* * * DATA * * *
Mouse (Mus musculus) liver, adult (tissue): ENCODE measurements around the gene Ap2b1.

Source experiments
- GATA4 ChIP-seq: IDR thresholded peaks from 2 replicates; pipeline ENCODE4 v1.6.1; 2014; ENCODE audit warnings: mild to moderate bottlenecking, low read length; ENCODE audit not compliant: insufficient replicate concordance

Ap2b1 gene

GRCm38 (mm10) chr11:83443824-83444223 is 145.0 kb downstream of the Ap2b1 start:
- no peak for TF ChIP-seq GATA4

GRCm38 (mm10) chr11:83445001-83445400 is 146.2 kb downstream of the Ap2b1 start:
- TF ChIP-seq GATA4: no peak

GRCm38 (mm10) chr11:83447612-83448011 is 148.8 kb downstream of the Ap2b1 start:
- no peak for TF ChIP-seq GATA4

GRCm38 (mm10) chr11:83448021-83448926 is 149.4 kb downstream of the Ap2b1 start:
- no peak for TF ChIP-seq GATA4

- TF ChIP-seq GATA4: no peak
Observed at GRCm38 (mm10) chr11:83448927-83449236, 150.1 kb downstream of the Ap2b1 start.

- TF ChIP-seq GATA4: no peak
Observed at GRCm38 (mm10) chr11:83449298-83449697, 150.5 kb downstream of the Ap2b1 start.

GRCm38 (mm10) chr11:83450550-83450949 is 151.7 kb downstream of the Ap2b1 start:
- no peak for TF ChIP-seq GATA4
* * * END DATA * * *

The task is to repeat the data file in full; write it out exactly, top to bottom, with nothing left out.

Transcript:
Mouse (Mus musculus) liver, adult (tissue): ENCODE measurements around the gene Ap2b1.

Source experiments
- GATA4 ChIP-seq: IDR thresholded peaks from 2 replicates; pipeline ENCODE4 v1.6.1; 2014; ENCODE audit warnings: mild to moderate bottlenecking, low read length; ENCODE audit not compliant: insufficient replicate concordance

Ap2b1 gene

GRCm38 (mm10) chr11:83443824-83444223 is 145.0 kb downstream of the Ap2b1 start:
- no peak for TF ChIP-seq GATA4

GRCm38 (mm10) chr11:83445001-83445400 is 146.2 kb downstream of the Ap2b1 start:
- TF ChIP-seq GATA4: no peak

GRCm38 (mm10) chr11:83447612-83448011 is 148.8 kb downstream of the Ap2b1 start:
- no peak for TF ChIP-seq GATA4

GRCm38 (mm10) chr11:83448021-83448926 is 149.4 kb downstream of the Ap2b1 start:
- no peak for TF ChIP-seq GATA4

- TF ChIP-seq GATA4: no peak
Observed at GRCm38 (mm10) chr11:83448927-83449236, 150.1 kb downstream of the Ap2b1 start.

- TF ChIP-seq GATA4: no peak
Observed at GRCm38 (mm10) chr11:83449298-83449697, 150.5 kb downstream of the Ap2b1 start.

GRCm38 (mm10) chr11:83450550-83450949 is 151.7 kb downstream of the Ap2b1 start:
- no peak for TF ChIP-seq GATA4